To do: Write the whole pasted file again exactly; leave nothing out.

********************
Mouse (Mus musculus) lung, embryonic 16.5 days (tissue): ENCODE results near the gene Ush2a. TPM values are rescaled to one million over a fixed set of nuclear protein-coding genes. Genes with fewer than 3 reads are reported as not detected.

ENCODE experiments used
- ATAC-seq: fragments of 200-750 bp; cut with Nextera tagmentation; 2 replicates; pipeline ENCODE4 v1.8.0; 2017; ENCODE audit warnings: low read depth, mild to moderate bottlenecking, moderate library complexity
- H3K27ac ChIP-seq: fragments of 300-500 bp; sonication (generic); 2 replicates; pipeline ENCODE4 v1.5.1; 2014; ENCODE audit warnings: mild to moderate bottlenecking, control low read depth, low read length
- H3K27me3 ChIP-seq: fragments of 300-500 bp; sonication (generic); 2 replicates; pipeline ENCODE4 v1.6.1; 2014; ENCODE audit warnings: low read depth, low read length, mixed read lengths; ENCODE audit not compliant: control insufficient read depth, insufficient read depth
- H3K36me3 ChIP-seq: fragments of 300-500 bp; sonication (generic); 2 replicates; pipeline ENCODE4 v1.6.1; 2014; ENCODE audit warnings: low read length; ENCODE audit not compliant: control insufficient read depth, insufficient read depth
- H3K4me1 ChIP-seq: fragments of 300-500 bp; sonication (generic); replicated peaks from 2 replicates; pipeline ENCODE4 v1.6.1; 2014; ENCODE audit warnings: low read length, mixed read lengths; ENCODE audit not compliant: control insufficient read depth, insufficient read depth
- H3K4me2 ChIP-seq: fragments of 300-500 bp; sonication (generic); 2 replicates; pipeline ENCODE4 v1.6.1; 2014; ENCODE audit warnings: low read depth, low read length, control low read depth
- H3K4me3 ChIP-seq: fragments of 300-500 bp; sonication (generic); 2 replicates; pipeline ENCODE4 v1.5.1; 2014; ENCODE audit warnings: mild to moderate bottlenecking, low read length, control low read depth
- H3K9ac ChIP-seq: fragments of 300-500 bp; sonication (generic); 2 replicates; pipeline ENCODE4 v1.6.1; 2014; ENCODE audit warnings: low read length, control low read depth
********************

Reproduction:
Mouse (Mus musculus) lung, embryonic 16.5 days (tissue): ENCODE results near the gene Ush2a. TPM values are rescaled to one million over a fixed set of nuclear protein-coding genes. Genes with fewer than 3 reads are reported as not detected.

ENCODE experiments used
- ATAC-seq: fragments of 200-750 bp; cut with Nextera tagmentation; 2 replicates; pipeline ENCODE4 v1.8.0; 2017; ENCODE audit warnings: low read depth, mild to moderate bottlenecking, moderate library complexity
- H3K27ac ChIP-seq: fragments of 300-500 bp; sonication (generic); 2 replicates; pipeline ENCODE4 v1.5.1; 2014; ENCODE audit warnings: mild to moderate bottlenecking, control low read depth, low read length
- H3K27me3 ChIP-seq: fragments of 300-500 bp; sonication (generic); 2 replicates; pipeline ENCODE4 v1.6.1; 2014; ENCODE audit warnings: low read depth, low read length, mixed read lengths; ENCODE audit not compliant: control insufficient read depth, insufficient read depth
- H3K36me3 ChIP-seq: fragments of 300-500 bp; sonication (generic); 2 replicates; pipeline ENCODE4 v1.6.1; 2014; ENCODE audit warnings: low read length; ENCODE audit not compliant: control insufficient read depth, insufficient read depth
- H3K4me1 ChIP-seq: fragments of 300-500 bp; sonication (generic); replicated peaks from 2 replicates; pipeline ENCODE4 v1.6.1; 2014; ENCODE audit warnings: low read length, mixed read lengths; ENCODE audit not compliant: control insufficient read depth, insufficient read depth
- H3K4me2 ChIP-seq: fragments of 300-500 bp; sonication (generic); 2 replicates; pipeline ENCODE4 v1.6.1; 2014; ENCODE audit warnings: low read depth, low read length, control low read depth
- H3K4me3 ChIP-seq: fragments of 300-500 bp; sonication (generic); 2 replicates; pipeline ENCODE4 v1.5.1; 2014; ENCODE audit warnings: mild to moderate bottlenecking, low read length, control low read depth
- H3K9ac ChIP-seq: fragments of 300-500 bp; sonication (generic); 2 replicates; pipeline ENCODE4 v1.6.1; 2014; ENCODE audit warnings: low read length, control low read depth